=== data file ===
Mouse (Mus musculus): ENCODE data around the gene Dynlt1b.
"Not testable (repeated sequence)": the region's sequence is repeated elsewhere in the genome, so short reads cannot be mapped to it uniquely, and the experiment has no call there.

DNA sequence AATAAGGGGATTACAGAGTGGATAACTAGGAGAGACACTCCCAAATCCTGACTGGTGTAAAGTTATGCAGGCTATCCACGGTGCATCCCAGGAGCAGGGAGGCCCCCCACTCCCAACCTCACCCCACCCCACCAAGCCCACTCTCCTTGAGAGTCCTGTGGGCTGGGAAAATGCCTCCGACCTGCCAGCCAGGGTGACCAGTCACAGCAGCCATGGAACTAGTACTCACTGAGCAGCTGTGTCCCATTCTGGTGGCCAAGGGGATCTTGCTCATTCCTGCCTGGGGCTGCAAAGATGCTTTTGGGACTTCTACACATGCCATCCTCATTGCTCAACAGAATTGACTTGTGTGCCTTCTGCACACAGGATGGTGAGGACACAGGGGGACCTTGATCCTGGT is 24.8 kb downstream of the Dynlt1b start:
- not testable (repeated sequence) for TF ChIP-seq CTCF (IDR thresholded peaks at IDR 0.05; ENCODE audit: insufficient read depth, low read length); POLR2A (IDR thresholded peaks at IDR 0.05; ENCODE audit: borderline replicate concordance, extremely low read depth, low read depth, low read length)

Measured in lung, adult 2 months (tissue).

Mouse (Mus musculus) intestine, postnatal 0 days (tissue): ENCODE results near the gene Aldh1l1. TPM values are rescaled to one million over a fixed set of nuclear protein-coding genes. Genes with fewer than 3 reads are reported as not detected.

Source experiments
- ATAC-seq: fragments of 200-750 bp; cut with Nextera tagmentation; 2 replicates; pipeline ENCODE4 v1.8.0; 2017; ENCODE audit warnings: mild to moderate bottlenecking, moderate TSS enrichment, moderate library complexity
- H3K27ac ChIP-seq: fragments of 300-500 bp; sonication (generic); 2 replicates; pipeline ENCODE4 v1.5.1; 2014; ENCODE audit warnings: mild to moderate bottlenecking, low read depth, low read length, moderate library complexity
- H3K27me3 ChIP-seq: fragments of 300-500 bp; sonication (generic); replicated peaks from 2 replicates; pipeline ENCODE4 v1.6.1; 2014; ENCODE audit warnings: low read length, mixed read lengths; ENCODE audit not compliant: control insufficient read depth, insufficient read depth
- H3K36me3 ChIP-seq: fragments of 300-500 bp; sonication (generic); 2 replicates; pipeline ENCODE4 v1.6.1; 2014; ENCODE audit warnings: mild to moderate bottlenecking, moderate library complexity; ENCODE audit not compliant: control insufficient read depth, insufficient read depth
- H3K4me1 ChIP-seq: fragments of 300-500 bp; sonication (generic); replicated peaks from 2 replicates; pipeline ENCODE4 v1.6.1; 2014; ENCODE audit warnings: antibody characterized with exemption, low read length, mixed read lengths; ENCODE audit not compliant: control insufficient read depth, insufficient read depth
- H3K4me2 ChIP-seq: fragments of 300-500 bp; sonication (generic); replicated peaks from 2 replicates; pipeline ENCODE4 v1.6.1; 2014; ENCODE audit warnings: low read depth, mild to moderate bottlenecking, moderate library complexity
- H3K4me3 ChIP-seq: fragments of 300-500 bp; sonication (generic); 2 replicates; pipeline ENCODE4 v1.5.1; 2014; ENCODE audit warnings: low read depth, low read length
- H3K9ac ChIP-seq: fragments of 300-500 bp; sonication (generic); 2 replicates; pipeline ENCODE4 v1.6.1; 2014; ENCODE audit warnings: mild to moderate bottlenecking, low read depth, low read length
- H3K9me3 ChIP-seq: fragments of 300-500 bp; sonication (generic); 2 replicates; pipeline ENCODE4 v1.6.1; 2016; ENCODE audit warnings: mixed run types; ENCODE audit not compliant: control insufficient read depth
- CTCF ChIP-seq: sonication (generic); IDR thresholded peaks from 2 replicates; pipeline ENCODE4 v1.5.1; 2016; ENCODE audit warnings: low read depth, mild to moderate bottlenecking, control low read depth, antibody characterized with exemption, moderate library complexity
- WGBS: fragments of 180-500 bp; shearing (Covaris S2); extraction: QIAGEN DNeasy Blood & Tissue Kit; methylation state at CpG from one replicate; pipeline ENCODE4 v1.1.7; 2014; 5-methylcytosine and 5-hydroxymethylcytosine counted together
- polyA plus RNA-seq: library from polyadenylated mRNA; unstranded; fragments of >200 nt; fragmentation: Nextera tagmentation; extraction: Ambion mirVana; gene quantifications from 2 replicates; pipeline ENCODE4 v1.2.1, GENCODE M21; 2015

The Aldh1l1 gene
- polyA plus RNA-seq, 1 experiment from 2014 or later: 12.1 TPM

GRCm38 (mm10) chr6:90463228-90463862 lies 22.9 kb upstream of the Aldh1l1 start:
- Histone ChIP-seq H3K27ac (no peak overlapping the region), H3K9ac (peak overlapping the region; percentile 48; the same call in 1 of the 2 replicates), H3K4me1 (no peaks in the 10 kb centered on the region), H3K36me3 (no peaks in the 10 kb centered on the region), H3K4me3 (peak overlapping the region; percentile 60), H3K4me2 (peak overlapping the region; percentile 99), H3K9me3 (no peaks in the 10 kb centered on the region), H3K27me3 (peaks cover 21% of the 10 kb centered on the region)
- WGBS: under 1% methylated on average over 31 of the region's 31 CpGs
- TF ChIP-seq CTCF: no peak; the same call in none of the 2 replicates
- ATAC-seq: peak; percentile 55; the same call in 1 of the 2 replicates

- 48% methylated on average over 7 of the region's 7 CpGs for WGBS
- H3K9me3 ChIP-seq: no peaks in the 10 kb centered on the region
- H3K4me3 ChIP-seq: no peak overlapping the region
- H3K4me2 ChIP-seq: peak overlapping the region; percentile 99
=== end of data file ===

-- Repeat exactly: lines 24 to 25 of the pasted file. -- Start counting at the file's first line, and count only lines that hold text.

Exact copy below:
- WGBS: under 1% methylated on average over 31 of the region's 31 CpGs
- TF ChIP-seq CTCF: no peak; the same call in none of the 2 replicates